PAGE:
Target could be flushing billions of dollars down the drain.
The retailer plans to spend as much as $2.5 billion a year on technology and supply chain initiatives by 2017. Last year, the company spent $1.9 billion on the category.
Target will likely spend the money, in part, to hire 20 engineers and product managers to join a mysterious technology-focused start-up called “Goldfish,” reports the Star Tribune.
While details about the “new franchise” are still murky, it’s clear the Goldfish is attempting to crack the ecommerce code, seeking new ways to utilise technology and digital channels. The job posting notes that Target is looking for people with a “deep understanding of the fundamentals of retail marketplaces, social commerce, and influencer networks.”
Analysts, however, are questioning if these investments in digital are always wise business decisions. Recently, online grocery in particular has come under fire.
“We remain unconvinced of long-term viability of home deliveries for grocery,” HSBC retail analyst David McCarthy writes in a recent note that called the category the “emperor’s new clothes.”
The note outlines that while online retailing “may be glamourous and exciting for those involved in it,” consumers value lower prices over delivery of online grocery.
The proof, McCarthy writes, is that the online grocery market continues to grow at only half the rate of discounters that aren’t online, like Aldi and Lidl.
HSBC isn’t the only one questioning the viability of online grocery. Last year, a BMO Capital Markets report revealed that the vast majority of consumers are still unwilling to shop for groceries online.
The report found that 16% of New Yorkers bought groceries online in late 2014, a figure likely affected by the fact that FreshDirect had operated in New York City for 15 years. In Los Angeles, where online grocery delivery is a more recent innovation, only 4% of consumers shopped for groceries online.
“Silicon Valley can disrupt a lot of things, but it can’t find an app that will help you squeeze an avocado,” Business Insider wrote of the issue. “The biggest hang-up for consumers remains needing to pick out their own foods.”
Despite analysts’ qualms, online grocery promises to be a key part of Target’s growth plan and will likely account for much of the company’s investment in ecommerce. Target began testing online grocery delivery in September, partnering with Instacart.
The retailer isn’t alone in its investment in ecommerce grocery.
Kroger’s acquisitions of Harris Teeter and health and nutrition ecommerce company Vitacost.com, which cost the company a combined $2.7 billion, helped pave the way to the company’s forward-thinking digital strategy. Whole Foods signed a five-year partnership with delivery startup Instacart in February, with the companies working to codevelop new ecommerce and delivery strategies. Walmart has said it will invest $1.1 billion in the coming year on digital, much of it centered on online grocery.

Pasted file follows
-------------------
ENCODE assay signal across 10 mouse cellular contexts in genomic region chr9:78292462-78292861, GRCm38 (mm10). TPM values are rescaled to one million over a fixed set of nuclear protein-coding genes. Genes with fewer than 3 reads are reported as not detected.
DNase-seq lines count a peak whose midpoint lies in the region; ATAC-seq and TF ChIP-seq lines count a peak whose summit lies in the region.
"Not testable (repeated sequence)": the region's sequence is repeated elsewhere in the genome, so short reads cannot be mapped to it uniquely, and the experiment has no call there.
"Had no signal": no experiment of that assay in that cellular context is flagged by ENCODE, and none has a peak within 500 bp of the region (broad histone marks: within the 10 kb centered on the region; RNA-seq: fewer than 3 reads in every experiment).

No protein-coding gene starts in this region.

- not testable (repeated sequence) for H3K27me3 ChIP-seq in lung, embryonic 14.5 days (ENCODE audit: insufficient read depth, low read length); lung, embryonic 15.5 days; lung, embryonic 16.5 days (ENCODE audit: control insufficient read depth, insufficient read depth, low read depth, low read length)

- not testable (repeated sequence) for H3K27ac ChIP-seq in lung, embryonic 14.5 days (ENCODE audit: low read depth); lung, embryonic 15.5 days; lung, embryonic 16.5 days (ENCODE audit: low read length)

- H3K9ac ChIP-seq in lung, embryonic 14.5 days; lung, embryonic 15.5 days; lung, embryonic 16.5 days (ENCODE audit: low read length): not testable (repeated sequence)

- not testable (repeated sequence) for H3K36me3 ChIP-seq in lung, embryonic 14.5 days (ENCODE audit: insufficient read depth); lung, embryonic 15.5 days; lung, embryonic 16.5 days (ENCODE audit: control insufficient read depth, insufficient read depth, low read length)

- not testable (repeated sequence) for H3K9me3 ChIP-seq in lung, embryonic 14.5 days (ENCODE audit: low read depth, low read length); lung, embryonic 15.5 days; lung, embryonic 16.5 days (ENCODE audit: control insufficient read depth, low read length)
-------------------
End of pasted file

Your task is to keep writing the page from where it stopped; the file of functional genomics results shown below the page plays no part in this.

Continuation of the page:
Additionally, ecommerce companies are wading into areas traditionally dominated by brick-and-mortar retailers. Amazon is expanding its grocery delivery service, AmazonFresh, and currently testing the service in parts of the UK. In February, Google launched grocery-delivery service Google Fresh in Los Angeles and San Francisco.
If you trust analysts, these investments are all for nothing — or at least overly eager to believe in the future of ecommerce.
But Target’s mystery franchise may actually be the retailer’s secret weapon. The company has not yet revealed many details about Goldfish. Further, Target itself may not fully know Goldfish’s ultimate purpose.
The new franchise is being led by West Stingfellow, a Target entrepreneur in residence promoted to vice president of international innovation and operations.
Target’s entrepreneur in residence program is intended to push innovation at the company, including in areas that Target “haven’t even thought of yet.” Other programs lead by former entrepeneurs in residence include Food + Future coLAB, a partnership with MIT’s Media Lab and design firm Ideo, dedicated to “pushing the edges of technology, business, and design.”
While Food + Future coLAB is focused on food, Goldfish has the opportunity to similarly push the limits when it comes to ecommerce. Much of the negative analysis of digital grocery has been centered on the “traditional” ecommerce model that focuses on home delivery.
Meanwhile, there is evidence that less traditional models may better fit the needs of online grocery shoppers. For example, Americans disporportionately shop for groceries on mobile devices instead of computers, as compared to items like electronics, books, and apparel. Customers don’t approach shopping for groceries online in the same manner as they do shopping for other offerings. To win over grocery shoppers, retailers must discover new ways to shop online.
Finding these new models for ecommerce should be the goal of Goldfish, as well as other retailers entering the online grocery space. If Goldfish is truly innovative, it could transcend the limitations of ecommerce as its currently understood and provide serious returns on Target’s multi-billion dollar investment.
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